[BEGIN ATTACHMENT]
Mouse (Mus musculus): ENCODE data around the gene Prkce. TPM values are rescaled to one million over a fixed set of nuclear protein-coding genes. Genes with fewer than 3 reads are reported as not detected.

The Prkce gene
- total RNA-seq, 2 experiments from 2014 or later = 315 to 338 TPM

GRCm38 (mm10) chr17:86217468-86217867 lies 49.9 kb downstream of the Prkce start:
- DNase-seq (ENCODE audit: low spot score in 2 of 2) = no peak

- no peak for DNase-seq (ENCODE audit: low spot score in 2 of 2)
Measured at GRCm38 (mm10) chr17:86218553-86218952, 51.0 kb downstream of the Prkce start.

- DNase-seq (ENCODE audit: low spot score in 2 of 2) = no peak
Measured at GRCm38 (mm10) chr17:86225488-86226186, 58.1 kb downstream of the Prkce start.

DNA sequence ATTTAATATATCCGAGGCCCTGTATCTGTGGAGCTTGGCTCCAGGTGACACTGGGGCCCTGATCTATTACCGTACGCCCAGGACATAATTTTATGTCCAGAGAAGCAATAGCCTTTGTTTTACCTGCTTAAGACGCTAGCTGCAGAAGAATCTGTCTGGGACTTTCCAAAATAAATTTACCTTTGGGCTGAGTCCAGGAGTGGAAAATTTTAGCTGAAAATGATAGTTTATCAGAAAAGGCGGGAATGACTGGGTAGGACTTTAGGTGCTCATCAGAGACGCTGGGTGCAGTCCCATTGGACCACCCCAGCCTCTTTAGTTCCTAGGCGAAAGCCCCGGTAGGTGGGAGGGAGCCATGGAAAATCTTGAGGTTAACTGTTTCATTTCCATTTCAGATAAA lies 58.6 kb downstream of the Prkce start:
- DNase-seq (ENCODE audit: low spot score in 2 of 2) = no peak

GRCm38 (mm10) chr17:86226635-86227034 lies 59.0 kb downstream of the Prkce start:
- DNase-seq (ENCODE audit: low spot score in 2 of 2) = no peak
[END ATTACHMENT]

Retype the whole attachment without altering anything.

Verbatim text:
Mouse (Mus musculus): ENCODE data around the gene Prkce. TPM values are rescaled to one million over a fixed set of nuclear protein-coding genes. Genes with fewer than 3 reads are reported as not detected.

The Prkce gene
- total RNA-seq, 2 experiments from 2014 or later = 315 to 338 TPM

GRCm38 (mm10) chr17:86217468-86217867 lies 49.9 kb downstream of the Prkce start:
- DNase-seq (ENCODE audit: low spot score in 2 of 2) = no peak

- no peak for DNase-seq (ENCODE audit: low spot score in 2 of 2)
Measured at GRCm38 (mm10) chr17:86218553-86218952, 51.0 kb downstream of the Prkce start.

- DNase-seq (ENCODE audit: low spot score in 2 of 2) = no peak
Measured at GRCm38 (mm10) chr17:86225488-86226186, 58.1 kb downstream of the Prkce start.

DNA sequence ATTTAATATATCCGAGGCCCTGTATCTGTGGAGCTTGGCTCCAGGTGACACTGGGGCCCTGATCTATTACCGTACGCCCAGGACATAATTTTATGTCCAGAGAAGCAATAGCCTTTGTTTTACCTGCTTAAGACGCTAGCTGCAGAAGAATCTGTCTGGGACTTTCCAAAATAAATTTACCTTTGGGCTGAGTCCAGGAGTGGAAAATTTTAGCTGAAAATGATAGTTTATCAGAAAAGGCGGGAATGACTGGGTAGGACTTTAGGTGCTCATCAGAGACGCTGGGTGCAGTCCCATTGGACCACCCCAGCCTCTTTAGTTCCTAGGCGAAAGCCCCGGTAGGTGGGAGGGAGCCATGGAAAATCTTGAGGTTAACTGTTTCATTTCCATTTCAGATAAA lies 58.6 kb downstream of the Prkce start:
- DNase-seq (ENCODE audit: low spot score in 2 of 2) = no peak

GRCm38 (mm10) chr17:86226635-86227034 lies 59.0 kb downstream of the Prkce start:
- DNase-seq (ENCODE audit: low spot score in 2 of 2) = no peak